The May 2019 issue of Oregon Business Magazine features a story about how we rebuilt the cheddar legacy in Bandon, Oregon. We love telling the story about how the dream of rebuilding the creamery has turned into one of the area’s top attractions!
When Face Rock Creamery opened in 2013, it meant far more than just a new creamery. “On our first day, people walked in crying,” says Greg Drobot, Face Rock’s owner and president. “These were grandparents who’d visited as kids. They were saying, ‘I’m so happy you’re back’.”
That’s because, to the city of Bandon, a creamery means far more than just cheese.
For 100 years, Bandon Cheese Factory employed thousands of workers — directly and indirectly — and was a central draw for locals and tourists. “Visiting was like a rite of passage,” says Drobot. But in 2000, the factory was bought by a competing company; three years later, it was shut down and demolished.
“It was like a death,” said Drobot.
At the time, Drobot was developing real estate in Bandon. When business partner Daniel Graham proposed opening a new creamery, Drobot thought he was crazy. He’d never even worked in cheese before. But Drobot loved Bandon and was inspired by helping restore its economy and cheese making tradition.
After researching the industry, Drobot saw space in the market and major financial opportunity. He was in.
To avoid the last factory’s fate, Drobot and Graham had to do things differently. First, they outlined their customer base not just regionally but throughout the world. They invested in state-of-the-art machinery and a 9,000 square-foot facility. Most importantly, they decided to produce a premium, artisanal cheese, which could command a higher price and consumer loyalty than a mass-produced cheese.
“We thought: we might as well set it up to dream big,” says Drobot. “If your heart is really in it, and you want to make it a success, you have to swing for the fences.”
The City of Bandon even got involved — purchasing the property back from the competitor and providing a favorable lease rate in return for tourism amenities like public restrooms.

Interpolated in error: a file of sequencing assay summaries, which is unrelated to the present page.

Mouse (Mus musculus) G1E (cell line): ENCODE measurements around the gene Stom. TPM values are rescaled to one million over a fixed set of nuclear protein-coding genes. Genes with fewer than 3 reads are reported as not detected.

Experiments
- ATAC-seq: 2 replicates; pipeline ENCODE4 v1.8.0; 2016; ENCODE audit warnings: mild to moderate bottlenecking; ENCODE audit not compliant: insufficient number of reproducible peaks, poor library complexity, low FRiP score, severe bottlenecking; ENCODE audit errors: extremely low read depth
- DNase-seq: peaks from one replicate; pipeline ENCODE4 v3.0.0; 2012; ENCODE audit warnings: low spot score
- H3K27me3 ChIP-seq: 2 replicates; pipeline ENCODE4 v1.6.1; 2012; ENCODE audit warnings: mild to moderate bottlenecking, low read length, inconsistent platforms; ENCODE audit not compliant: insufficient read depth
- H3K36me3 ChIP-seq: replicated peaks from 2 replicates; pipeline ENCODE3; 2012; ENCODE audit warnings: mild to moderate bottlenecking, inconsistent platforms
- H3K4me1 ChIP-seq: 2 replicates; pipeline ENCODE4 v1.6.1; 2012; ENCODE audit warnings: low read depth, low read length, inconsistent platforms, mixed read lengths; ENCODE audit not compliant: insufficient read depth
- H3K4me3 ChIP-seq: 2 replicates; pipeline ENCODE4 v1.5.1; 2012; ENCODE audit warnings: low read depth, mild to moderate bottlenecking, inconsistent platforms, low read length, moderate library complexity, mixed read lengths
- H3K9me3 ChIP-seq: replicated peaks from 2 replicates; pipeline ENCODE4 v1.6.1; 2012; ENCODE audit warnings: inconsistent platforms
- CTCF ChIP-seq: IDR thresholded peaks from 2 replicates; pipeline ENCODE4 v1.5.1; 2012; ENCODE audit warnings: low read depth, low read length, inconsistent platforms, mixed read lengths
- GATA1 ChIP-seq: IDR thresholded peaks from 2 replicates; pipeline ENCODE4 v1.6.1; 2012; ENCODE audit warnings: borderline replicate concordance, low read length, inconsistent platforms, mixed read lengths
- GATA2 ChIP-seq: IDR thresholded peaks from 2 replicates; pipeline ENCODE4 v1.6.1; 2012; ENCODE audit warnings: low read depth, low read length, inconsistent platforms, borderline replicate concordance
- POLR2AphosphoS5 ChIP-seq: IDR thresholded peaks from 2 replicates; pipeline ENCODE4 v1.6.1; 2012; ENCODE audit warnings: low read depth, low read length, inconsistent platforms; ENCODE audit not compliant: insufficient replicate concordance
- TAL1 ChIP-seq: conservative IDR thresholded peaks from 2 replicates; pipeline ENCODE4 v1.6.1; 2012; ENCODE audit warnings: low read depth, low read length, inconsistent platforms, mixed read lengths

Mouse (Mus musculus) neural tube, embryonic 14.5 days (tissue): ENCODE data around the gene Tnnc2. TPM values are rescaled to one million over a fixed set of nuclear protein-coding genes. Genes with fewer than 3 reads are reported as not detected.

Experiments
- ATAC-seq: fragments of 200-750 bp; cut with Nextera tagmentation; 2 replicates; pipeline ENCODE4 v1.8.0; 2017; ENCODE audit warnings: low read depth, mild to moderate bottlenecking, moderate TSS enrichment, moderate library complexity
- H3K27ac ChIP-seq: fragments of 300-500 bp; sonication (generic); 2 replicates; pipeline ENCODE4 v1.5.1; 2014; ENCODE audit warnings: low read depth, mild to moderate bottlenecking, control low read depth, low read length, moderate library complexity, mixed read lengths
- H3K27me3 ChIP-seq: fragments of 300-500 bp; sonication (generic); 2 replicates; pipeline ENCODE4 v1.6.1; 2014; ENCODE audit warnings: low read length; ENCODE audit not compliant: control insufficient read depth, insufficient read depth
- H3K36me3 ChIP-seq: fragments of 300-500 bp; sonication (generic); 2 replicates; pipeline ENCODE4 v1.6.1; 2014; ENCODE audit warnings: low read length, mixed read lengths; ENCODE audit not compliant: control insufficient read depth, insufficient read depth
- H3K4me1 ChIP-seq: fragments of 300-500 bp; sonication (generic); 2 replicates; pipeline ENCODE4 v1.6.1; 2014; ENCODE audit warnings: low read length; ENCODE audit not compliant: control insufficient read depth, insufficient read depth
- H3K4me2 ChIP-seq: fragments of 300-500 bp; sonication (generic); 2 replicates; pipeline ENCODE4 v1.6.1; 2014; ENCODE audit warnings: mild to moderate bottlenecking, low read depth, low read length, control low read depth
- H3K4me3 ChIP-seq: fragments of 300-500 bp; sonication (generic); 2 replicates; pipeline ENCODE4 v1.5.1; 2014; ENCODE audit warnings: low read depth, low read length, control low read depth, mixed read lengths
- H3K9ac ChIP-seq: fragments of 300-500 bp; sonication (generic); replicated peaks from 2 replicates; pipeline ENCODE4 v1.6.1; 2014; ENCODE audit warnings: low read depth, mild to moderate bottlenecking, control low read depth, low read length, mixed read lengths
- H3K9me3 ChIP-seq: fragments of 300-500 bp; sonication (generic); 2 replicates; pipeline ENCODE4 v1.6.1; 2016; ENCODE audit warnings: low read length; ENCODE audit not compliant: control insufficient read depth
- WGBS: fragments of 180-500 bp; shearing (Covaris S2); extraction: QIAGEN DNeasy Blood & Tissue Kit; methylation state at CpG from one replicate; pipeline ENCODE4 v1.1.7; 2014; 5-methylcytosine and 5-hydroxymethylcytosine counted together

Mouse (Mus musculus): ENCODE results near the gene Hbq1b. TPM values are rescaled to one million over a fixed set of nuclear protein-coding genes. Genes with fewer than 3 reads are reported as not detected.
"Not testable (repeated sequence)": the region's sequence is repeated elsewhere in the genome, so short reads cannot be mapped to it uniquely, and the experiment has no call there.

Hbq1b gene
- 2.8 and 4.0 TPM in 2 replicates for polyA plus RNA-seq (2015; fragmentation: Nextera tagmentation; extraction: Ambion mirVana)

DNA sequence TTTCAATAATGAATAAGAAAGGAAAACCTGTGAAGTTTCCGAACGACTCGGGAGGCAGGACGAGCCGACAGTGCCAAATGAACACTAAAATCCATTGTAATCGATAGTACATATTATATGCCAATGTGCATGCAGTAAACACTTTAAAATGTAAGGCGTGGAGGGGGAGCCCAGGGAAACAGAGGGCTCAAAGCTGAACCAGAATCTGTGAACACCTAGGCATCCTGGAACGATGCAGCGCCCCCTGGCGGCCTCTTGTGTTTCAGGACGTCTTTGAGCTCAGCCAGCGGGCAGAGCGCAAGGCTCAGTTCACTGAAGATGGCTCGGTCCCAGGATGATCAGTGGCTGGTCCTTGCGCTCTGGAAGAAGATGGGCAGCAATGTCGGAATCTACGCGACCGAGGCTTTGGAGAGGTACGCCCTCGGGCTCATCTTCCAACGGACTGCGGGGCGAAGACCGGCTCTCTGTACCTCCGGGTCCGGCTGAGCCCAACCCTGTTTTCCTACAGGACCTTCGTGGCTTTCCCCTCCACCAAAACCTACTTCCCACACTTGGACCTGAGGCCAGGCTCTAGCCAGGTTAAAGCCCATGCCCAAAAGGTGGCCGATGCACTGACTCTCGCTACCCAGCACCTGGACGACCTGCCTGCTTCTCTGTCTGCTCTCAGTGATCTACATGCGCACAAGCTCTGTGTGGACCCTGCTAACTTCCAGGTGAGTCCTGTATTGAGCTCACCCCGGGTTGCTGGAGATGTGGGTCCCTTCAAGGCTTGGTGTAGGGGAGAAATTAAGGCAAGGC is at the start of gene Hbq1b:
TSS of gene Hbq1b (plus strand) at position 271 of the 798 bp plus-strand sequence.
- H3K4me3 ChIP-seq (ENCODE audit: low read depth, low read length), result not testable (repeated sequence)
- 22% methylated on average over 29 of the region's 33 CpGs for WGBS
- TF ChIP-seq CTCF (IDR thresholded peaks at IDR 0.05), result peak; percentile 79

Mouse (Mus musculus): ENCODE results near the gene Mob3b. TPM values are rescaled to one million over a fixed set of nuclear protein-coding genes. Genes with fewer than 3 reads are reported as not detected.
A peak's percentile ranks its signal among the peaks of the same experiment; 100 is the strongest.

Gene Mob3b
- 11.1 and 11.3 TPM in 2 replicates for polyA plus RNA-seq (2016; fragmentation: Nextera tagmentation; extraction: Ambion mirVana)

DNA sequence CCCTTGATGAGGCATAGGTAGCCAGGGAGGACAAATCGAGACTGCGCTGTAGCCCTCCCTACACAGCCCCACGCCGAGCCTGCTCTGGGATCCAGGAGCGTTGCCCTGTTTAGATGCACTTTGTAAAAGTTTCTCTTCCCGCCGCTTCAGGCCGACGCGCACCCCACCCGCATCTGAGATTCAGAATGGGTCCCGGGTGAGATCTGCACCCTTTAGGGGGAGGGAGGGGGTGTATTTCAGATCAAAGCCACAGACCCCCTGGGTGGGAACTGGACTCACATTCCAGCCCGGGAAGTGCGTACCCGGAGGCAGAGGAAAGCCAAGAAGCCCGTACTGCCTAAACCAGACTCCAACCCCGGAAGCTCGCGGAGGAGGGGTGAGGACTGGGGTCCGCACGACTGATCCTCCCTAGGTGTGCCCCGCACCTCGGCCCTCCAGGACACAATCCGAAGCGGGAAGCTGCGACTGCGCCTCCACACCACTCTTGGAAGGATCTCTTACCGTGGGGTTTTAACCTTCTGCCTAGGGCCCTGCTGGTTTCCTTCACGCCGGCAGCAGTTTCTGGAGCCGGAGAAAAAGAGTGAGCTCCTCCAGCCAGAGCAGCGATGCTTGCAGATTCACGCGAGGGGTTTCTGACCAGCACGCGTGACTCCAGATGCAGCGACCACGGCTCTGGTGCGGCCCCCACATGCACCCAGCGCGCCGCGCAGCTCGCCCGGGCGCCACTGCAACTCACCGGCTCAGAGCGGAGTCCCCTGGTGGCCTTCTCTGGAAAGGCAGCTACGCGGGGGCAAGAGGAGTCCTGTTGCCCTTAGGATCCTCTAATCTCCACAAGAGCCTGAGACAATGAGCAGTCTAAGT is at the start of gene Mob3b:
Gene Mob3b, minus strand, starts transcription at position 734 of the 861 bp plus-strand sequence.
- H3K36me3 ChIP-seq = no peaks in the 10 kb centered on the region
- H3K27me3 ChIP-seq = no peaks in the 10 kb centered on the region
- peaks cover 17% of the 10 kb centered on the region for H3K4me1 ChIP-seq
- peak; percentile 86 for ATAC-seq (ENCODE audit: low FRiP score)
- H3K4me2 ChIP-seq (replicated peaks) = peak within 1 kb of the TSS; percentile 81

The big win, however, came when Brad Sinko joined as head cheesemaker. Sinko is an award-winning cheesemaker who helped launch Beecher’s in Seattle; beyond this expertise, he is also the son of Joe Sinko, the last local owner of Bandon Cheese.
Sinko has plenty to work with. The Coquille Valley produces some of the richest milk in the country. Sourced just 20 miles from Face Rock’s facility, milk from their primary dairy partner arrives in peak condition and is then combined with high-quality, local ingredients, and finished by hand resulting in deliciously smooth cheddars and spreads. “We keep it old-fashioned and we don’t cut corners,” says Drobot.
Their craftsmanship has paid off. Face Rock has won multiple first-place awards at the American Cheese Society (“the Oscars of cheese,” said Drobot in another interview). Award-winning products include apricot honey fromage, garlic cheddar, and 2-year aged cheddar. Their clothbound cheddar recently scored a Good Food Award, which recognizes craftsmanship and sustainability practices.
As of 2019, Face Rock’s products are sold in more than 5,000 stores nationwide, with plans of expanding globally. It employs more than 30 people, attracted half a million visitors last year and has experienced double-digit growth since its opening.
“The creamery’s brought back an energy that was missing before,” says Drobot. “The people of Bandon have a pep in their step again.”